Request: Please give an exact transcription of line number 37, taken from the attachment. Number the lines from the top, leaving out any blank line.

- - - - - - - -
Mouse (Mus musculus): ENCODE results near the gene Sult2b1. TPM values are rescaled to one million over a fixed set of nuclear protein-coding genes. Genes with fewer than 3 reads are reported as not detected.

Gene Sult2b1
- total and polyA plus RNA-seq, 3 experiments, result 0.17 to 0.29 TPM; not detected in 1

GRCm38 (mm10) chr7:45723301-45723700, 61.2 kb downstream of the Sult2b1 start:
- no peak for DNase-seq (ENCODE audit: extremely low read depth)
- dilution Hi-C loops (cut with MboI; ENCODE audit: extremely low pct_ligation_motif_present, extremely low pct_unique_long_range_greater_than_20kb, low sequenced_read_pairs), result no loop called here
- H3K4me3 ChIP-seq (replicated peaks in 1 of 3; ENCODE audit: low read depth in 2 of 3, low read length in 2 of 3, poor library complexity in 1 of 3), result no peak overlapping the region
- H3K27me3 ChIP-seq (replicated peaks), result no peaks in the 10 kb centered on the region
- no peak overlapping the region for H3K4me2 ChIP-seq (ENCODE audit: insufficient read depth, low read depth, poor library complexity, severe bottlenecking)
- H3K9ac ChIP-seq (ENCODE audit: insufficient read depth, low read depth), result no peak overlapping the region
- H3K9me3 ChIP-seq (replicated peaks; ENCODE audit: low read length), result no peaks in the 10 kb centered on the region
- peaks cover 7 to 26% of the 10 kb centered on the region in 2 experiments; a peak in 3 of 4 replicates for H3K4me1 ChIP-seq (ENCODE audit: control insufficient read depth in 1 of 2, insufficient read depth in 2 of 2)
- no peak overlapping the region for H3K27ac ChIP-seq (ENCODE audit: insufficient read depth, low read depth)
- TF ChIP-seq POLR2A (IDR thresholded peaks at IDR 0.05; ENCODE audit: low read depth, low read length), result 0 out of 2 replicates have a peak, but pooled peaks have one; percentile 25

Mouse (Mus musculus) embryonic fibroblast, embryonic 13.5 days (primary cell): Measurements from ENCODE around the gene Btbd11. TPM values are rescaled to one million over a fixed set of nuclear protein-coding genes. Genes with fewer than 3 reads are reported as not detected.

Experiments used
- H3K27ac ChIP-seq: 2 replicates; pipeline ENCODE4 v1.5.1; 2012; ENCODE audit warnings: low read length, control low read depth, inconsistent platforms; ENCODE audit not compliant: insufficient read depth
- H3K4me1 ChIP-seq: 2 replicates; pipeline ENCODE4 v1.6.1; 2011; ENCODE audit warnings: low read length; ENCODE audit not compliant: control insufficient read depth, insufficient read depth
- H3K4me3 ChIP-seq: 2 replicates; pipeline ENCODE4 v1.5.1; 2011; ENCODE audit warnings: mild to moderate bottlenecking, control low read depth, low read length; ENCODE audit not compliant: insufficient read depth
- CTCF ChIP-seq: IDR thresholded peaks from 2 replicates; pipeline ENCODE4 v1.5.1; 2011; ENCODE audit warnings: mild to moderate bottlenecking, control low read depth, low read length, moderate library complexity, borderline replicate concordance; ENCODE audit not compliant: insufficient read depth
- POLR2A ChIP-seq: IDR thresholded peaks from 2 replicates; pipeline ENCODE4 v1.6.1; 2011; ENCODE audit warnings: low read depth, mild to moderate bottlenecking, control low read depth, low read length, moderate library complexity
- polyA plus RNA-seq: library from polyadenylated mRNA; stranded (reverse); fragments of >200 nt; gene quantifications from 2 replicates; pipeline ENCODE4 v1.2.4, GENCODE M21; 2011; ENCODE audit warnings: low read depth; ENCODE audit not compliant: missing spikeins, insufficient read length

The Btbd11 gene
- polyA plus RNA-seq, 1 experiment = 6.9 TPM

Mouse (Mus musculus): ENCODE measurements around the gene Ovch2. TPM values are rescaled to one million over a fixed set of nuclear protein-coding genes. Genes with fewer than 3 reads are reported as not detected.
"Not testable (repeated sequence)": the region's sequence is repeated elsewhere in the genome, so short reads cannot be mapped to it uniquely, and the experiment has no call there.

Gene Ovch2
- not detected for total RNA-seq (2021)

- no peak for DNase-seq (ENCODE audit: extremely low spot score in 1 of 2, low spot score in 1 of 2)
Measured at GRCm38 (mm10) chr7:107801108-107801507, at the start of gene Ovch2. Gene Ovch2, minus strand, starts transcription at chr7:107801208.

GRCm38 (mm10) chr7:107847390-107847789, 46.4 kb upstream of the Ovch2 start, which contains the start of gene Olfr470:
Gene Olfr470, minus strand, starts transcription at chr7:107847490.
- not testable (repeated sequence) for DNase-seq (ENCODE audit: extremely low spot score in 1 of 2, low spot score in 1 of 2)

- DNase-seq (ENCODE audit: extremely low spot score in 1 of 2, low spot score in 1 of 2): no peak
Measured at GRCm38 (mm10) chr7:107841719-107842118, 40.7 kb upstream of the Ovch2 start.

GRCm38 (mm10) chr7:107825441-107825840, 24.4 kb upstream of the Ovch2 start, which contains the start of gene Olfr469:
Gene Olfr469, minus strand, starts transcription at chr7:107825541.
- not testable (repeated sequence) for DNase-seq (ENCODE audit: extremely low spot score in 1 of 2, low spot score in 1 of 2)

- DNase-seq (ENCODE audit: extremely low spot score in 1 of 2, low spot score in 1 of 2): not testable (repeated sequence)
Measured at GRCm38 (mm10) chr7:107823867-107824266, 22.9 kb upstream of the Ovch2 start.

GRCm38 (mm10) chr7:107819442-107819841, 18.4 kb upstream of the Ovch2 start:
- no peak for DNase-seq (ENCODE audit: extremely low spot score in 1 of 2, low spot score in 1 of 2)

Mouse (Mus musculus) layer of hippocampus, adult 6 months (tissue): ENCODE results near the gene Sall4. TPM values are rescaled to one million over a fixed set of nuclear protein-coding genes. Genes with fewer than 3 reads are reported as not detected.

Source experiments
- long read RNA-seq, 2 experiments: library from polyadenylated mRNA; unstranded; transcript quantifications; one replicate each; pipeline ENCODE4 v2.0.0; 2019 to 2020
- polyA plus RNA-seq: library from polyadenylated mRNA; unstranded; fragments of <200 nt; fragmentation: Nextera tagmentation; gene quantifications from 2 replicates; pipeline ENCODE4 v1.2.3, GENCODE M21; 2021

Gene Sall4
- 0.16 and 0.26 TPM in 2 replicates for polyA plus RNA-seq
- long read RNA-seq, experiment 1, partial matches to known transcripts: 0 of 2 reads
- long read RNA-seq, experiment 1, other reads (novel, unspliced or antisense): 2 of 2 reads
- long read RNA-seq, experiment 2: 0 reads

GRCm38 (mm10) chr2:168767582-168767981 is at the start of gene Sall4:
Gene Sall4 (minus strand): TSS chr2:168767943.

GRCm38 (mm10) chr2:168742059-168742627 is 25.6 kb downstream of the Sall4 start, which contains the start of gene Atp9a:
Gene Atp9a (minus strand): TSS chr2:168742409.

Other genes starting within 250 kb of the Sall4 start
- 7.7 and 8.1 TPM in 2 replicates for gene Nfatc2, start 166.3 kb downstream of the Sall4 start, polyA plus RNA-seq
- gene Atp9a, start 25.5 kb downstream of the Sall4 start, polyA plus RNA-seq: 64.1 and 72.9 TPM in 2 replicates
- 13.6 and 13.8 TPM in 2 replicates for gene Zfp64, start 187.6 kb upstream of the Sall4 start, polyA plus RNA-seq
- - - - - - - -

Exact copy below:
Gene Olfr469, minus strand, starts transcription at chr7:107825541.